We propose a miniaturized intrinsic optical sensing system (MiniIOS) for monitoring the hemodynamic response from the brain surface of freely-behaving rodents. It integrates the light source, detector and data acquisition in a printed circuit board with a dimension of 5.5x4.7x1.8 mm3. This paper presents the system design, simulation and preliminary characterization.
Fiber photometry uses genetically encoded optical reporters to link specific cellular activity in stereotaxically targeted brain structures to specific behaviors. There are still a number of barriers that have hindered the widespread adoption of this approach. This includes cost, but also the high-levels of light required to excite the fluorophore, limiting commercial systems to the investigation of short-term transients in neuronal activity to avoid damage of tissue by light. Here, we present a cost-effective optoelectronic system for in vivo fiber photometry that achieves high-sensitivity to changes in fluorescence intensity, enabling detection of optical transients of a popular calcium reporter with excitation powers as low as 100 nW. By realizing a coherent detection scheme and by using a photomultiplier tube as a detector, the system demonstrates reliable study of in vivo neuronal activity, positioning it for future use in the experiments inquiring into learning and memory processes. The system was applied to study stress-evoked calcium transients in corticotropin-releasing hormone neurons in the mouse hypothalamus.
Functional monitoring of highly-localized deep brain structures is of great interest. However, due to light scattering, optical methods have limited depth penetration or can only measure from a large volume. In this research, we demonstrate continuous measurement of hemodynamics in different cortical layers in response to thalamic deep brain stimulation (DBS) using a single fiber optical system. A 200-μm-core-diameter multimode fiber is used to deliver and collect light from tissue. The fiber probe can be stereotaxically implanted into the brain region of interest at any depth to measure the di
use reflectance spectra from a tissue volume of 0.02-0.03 mm3 near the fiber tip. Oxygenation is then extracted from the reflectance spectra using an algorithm based on Monte Carlo simulations. Measurements were performed on the surface (cortical layer I) and at 1.5 mm depth (cortical layer VI) of the motor cortex in anesthetized rats with thalamic DBS. Preliminary results revealed the oxygenation changes in response to DBS. Moreover, the baseline as well as the stimulus-evoked change in oxygenation were different at the two depths of cortex.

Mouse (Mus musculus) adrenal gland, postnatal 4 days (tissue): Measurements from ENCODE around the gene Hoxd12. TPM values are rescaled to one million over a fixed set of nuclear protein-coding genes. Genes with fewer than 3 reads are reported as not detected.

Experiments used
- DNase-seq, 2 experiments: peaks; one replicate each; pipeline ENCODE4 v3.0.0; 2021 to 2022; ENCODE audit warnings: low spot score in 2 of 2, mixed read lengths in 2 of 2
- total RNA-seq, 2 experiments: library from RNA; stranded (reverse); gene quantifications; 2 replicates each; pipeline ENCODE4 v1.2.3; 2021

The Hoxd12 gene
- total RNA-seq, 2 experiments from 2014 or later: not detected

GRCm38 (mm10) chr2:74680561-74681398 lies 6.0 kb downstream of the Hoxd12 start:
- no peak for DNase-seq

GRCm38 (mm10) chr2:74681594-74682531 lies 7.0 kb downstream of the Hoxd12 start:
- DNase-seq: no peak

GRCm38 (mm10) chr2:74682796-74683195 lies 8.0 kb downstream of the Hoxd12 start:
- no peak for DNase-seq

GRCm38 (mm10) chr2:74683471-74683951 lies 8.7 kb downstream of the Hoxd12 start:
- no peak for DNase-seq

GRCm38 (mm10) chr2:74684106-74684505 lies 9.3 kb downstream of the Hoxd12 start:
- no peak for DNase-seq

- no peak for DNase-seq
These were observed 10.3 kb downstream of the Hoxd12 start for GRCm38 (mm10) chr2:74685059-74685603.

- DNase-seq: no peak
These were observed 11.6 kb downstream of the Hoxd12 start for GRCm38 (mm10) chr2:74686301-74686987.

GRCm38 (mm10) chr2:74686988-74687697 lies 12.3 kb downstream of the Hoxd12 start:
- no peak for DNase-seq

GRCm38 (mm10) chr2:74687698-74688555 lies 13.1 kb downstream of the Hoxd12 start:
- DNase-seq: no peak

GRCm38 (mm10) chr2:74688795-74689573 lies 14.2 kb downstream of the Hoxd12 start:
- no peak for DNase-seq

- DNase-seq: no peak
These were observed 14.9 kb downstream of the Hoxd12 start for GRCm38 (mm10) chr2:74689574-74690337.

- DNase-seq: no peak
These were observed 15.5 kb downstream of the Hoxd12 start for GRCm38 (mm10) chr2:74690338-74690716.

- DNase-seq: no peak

We compare the illumination uniformity and the associated effects of the spiral and Lissajous scanning patterns that are commonly used in an endomicroscope. Theoretical analyses and numerical simulations were first performed to quantitatively investigate the area illumination density in the spiral scanning pattern. The results revealed the potential problem of manifest photodamage due to the very high illumination density in the center of the spiral scan. Similar analyses of the Lissajous scanning pattern, which can be conveniently implemented on the same endomicroscope with no hardware modifications, showed a more uniform illumination density with about an 80-fold reduction in the peak illumination density. To underscore the benefit offered by the improved illumination uniformity, we conducted in vitro two-photon fluorescence imaging of cultured cells stained with a LIVE/DEAD viability assay using our home-built, fiber-optic, two-channel endomicroscopy system. Both the spiral and the Lissajous scans were implemented. Our experimental results showed that cells near the spiral scan center experienced obvious photodamage, whereas cells remained alive over the entire region under the Lissajous beam scanning, confirming the predicted advantage offered by the Lissajous scan over this spiral scan in an endomicroscopy setting.
We report the novel use of laser speckle contrast imaging (LSCI) at multiple exposure times (meLSCI) for enhanced in vivo imaging of the microvascular changes that accompany angiogenesis. LSCI is an optical imaging technique that can monitor blood vessels and the flow therein at a high spatial resolution without requiring the administration of an exogenous contrast agent. LSCI images are obtained under red (632 nm) laser illumination at seven exposure times (1-7 ms) and combined using a curve-fitting approach to obtain high-resolution meLSCI images of the rat brain vasculature. To evaluate enhancement in in vivo imaging performance, meLSCI images are statistically compared to individual LSCI images obtained at a single exposure time. We find that meLSCI reduced the observed variability in the LSCI-based blood-flow estimates by 30% and improved the contrast-to-noise ratio in regions with high microvessel density by 41%. The ability to better distinguish microvessels, makes meLSCI uniquely suited to longitudinal imaging of changes in the vascular microenvironment induced by pathological angiogenesis. We demonstrate this utility of meLSCI by sequentially monitoring, over days, the microvascular changes that accompany wound healing in a mouse ear model.
Information processing and propagation in the central nervous system is mostly electrical in nature. At synapses, electrical signals cause the release of neurotransmitters like dopamine, glutamate etc., that are sensed by post-synaptic neurons resulting in signal propagation or inhibition. It can be very informative to monitor electrical and neurochemical signals simultaneously to understand the mechanisms underlying normal or abnormal brain function. We present an integrated system for the simultaneous wireless acquisition of neurophysiological and neurochemical activity. Applications of the system to neuroscience include monitoring EEG and glutamate in rat somatosensory cortex following global ischemia.